A review of Grant Morrison and Dan Mora’s Klaus: The New Adventures of Santa Claus (Boom! Studios, 2018)
By Derek Newman-Stille
I have to admit that I have an absolute love for Yule holiday traditions and stories, especially ones that play with and complicate traditional narratives. There is something otherworldly about the holidays and they inspire a need to read – particularly for those of us in the Northern hemisphere during Yule. The shorter days and longer nights call out for a need for hope and light, so reading optimistic holiday tales can evoke that feeling of hope in the long, long nights.
The second instalment in Grant Morrison and Dan Mora’s Klaus graphic series, Klaus: The New Adventures of Santa Claus continues Morrison and Mora’s re-exploration of this reimagining of the Santa Claus figure. But where Santa was a jolly old man with a round little belly that shook when he laughed like a bowl full of jelly, Morrison and Mora’s Santa Claus is a muscular middle aged man who seems to spend more time at the gym than he does eating milk and cookies. Klaus is a warrior figure, set against the tides of darkness that spring up around Yule, whose role is to fight evil… but also inspire hope and caring in children.
Klaus is fully steeped in Norse mythology, formed at the combination of the Joy rune, the Gift rune, and the Fire rune. He is a newly imagined figure who is steeped in the pagan origins of Yule and connected to other traditions like the Yule Lads of Iceland, the Yule Goat of Scandinavia, Ded Moroz of Russia, and the Frost Giants of Norse myth. Instead of reindeer, this Santa Claus is accompanied by wolves. Yet, Mora and Morrison don’t just play with the idea of a magical Santa. He is also steeped in technology, riding a sleigh that looks like it is part space ship and occasionally fighting aliens.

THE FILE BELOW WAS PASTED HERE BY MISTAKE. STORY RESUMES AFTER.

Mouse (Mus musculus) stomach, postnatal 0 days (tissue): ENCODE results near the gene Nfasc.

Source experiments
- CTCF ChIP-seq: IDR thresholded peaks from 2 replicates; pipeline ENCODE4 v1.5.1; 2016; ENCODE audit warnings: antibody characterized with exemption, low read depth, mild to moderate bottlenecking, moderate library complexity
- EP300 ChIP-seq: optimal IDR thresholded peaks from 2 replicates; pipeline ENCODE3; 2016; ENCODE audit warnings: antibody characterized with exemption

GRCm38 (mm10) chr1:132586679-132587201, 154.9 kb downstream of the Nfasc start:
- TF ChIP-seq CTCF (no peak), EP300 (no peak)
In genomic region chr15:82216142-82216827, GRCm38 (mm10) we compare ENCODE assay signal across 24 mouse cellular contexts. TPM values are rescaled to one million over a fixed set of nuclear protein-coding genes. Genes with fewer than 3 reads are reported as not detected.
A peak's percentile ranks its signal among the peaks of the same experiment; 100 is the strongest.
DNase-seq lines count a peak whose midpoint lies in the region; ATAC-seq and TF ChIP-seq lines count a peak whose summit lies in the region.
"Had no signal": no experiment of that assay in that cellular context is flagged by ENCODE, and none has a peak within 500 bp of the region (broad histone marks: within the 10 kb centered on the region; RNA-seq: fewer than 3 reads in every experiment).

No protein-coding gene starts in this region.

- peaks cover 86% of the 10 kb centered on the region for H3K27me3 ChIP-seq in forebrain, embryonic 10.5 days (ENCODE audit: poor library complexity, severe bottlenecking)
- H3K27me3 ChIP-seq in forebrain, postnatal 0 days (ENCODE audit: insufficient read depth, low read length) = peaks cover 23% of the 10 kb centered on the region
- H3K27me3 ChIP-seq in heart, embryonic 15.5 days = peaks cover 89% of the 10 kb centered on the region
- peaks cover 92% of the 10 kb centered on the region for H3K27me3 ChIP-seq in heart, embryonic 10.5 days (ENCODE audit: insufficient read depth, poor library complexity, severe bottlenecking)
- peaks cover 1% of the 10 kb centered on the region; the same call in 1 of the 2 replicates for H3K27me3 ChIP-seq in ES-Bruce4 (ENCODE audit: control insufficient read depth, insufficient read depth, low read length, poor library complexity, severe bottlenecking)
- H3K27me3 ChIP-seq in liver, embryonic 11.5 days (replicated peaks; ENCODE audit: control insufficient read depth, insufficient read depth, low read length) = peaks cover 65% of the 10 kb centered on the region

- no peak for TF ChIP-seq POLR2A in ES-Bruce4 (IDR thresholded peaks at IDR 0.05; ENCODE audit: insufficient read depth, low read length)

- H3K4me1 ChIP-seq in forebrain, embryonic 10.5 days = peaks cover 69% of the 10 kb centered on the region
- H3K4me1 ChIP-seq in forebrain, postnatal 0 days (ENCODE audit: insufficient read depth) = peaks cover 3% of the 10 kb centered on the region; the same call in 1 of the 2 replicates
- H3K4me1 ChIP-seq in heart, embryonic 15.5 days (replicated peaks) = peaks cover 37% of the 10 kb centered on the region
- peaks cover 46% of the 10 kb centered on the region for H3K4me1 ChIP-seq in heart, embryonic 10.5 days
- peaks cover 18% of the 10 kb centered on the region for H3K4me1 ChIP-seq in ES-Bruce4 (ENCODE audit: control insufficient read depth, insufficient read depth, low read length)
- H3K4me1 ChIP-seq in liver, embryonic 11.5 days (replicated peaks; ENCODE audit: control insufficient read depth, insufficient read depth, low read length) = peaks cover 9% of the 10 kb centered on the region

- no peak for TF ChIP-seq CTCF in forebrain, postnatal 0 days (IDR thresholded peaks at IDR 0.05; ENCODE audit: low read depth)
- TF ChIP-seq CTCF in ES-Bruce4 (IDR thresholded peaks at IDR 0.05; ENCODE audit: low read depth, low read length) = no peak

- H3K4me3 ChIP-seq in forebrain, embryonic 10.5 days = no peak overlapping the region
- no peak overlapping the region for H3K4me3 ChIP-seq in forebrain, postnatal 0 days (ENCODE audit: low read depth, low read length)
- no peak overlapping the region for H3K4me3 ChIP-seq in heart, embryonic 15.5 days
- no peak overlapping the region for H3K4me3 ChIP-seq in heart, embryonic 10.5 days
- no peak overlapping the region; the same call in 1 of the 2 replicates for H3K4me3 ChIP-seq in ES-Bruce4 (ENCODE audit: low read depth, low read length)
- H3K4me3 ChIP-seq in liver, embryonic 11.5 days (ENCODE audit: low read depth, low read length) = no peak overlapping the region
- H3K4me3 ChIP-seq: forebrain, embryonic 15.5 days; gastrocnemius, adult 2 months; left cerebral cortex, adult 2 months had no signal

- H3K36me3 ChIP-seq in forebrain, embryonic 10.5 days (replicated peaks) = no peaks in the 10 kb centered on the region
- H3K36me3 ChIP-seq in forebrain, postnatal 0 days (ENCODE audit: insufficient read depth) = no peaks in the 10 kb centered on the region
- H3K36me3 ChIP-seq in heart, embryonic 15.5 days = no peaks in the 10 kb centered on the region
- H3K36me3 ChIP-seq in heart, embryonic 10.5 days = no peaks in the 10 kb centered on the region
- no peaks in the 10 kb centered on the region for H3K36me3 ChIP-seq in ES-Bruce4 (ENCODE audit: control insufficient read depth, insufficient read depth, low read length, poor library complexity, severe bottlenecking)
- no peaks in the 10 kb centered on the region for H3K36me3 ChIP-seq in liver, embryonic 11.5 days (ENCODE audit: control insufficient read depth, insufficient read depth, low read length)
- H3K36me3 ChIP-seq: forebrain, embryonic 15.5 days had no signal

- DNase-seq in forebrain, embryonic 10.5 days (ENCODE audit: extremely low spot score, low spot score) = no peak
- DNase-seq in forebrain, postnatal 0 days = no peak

Klaus: the New Adventures of Santa Claus occurs in two narratives – “Klaus and the Witch of Winter” and “Klaus and the Crisis in Xmasville”. Klaus’ encounter with the Witch of Winter involves a battle against forces of cold with hints of The Snow Queen (especially through the notion of children developing a frozen heart), but the tale also connects Klaus to other tales, making this Santa Claus the teacher of Geppetto (from the tale of Pinocchio). This tale brings up concerns about global warming, ideas of family, and the psychological trauma that children undergo.
“Klaus and the Crisis in Xmasville” is similarly charged with magic and political commentary. In this story, Morrison and Mora explore the influence of Coca Cola in shaping the image of modern Santa Claus and his capitalist trappings. Using the name “Pola Cola”, Morrison and Mora point out things like the exploitation of workers and the power of economy to turn people into zombie-like figures, but they also combine this with Klaus’ battle against a werewolf-like figure and aliens from another planet who are trying to suck all of the creativity out of human beings because they don’t have any of their own.
Morrison and Mora have created a new mythology with Klaus, modifying the traditional image of Santa Claus and combining him with another creation of popular culture – the superhero.
To find out more about Grant Morrison, go to https://www.grantmorrison.com
To discover more about Klaus, go to https://shop.boom-studios.com/series/detail/458/klaus